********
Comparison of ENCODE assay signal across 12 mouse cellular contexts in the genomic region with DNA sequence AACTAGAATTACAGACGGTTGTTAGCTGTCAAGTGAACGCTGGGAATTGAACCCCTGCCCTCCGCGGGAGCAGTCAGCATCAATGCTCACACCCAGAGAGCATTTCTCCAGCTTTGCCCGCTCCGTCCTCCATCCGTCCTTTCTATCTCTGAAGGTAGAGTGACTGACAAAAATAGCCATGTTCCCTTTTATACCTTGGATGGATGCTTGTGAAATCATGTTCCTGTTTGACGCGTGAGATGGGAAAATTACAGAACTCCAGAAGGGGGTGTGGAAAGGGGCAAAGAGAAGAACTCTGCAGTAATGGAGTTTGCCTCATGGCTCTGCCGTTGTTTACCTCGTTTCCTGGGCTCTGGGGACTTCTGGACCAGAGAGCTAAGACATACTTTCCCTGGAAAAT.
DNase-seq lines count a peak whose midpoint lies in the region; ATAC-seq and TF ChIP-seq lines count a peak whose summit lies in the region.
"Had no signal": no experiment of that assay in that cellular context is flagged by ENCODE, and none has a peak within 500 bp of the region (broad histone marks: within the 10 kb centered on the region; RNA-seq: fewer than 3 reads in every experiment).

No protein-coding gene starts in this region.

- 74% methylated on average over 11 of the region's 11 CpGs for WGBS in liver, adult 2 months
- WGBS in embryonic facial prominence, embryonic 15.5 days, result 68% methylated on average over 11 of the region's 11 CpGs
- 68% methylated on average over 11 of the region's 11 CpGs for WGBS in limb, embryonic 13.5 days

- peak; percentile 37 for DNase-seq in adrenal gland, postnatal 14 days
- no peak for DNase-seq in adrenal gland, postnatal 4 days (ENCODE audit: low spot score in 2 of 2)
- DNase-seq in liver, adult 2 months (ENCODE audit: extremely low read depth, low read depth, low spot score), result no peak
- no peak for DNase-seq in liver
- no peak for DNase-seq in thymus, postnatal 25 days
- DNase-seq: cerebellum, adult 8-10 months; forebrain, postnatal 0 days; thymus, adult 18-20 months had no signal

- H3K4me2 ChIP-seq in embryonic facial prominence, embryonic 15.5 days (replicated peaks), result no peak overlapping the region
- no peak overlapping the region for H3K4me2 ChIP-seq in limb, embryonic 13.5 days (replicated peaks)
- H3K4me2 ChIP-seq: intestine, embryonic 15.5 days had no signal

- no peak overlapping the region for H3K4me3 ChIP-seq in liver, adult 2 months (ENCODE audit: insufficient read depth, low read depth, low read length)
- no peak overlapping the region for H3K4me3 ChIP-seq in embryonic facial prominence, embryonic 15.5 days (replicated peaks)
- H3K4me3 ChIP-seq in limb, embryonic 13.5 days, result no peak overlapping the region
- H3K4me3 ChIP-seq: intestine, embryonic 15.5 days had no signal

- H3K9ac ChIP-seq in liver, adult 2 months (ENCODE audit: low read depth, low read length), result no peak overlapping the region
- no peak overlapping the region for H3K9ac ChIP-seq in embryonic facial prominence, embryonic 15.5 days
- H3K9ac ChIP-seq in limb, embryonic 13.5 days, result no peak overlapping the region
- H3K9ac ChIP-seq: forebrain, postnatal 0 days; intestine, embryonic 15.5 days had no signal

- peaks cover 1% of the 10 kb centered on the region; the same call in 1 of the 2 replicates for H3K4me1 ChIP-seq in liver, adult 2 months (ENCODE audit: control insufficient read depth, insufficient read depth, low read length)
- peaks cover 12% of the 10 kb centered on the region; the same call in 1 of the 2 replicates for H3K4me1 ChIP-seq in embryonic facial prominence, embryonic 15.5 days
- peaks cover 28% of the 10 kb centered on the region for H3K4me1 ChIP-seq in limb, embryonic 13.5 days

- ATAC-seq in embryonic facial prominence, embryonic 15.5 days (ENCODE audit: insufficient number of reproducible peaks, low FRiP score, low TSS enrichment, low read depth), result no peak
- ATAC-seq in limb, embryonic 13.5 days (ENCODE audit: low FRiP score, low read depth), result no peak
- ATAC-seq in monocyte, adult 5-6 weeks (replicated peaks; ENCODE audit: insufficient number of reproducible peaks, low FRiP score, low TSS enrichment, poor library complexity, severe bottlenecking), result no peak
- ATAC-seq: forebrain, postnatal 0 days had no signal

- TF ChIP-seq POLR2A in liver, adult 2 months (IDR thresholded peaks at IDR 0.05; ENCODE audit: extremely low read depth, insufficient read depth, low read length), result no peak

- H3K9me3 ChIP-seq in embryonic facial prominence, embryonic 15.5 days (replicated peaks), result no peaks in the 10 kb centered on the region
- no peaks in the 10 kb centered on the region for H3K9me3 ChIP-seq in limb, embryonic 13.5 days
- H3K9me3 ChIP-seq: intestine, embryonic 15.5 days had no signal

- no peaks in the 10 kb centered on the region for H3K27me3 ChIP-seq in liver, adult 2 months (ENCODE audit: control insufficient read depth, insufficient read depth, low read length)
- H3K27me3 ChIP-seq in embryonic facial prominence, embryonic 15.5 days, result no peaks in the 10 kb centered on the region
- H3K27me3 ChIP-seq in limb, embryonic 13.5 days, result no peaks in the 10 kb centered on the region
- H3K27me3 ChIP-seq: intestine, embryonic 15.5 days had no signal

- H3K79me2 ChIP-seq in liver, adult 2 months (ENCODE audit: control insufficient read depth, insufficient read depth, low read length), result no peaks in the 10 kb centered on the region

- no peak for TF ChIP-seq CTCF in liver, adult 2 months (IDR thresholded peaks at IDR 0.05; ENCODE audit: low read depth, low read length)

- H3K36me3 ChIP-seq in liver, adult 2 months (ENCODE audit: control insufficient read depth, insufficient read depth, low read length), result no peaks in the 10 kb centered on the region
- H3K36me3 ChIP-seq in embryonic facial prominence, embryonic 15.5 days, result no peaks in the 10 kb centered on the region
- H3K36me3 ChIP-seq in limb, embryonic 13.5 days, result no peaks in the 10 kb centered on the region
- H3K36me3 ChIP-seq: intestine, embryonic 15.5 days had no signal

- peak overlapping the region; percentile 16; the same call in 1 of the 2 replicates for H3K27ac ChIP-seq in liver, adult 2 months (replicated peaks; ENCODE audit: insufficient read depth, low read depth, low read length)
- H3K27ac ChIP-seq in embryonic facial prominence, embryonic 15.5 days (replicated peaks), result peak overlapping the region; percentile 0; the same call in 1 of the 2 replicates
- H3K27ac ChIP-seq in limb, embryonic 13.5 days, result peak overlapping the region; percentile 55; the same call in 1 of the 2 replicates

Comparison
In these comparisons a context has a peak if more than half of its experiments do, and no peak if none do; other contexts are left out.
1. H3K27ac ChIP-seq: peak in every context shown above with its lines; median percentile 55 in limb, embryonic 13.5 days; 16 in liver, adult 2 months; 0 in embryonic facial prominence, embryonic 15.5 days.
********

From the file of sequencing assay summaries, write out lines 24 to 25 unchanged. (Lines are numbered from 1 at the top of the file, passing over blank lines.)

- H3K9ac ChIP-seq: forebrain, postnatal 0 days; intestine, embryonic 15.5 days had no signal

- peaks cover 1% of the 10 kb centered on the region; the same call in 1 of the 2 replicates for H3K4me1 ChIP-seq in liver, adult 2 months (ENCODE audit: control insufficient read depth, insufficient read depth, low read length)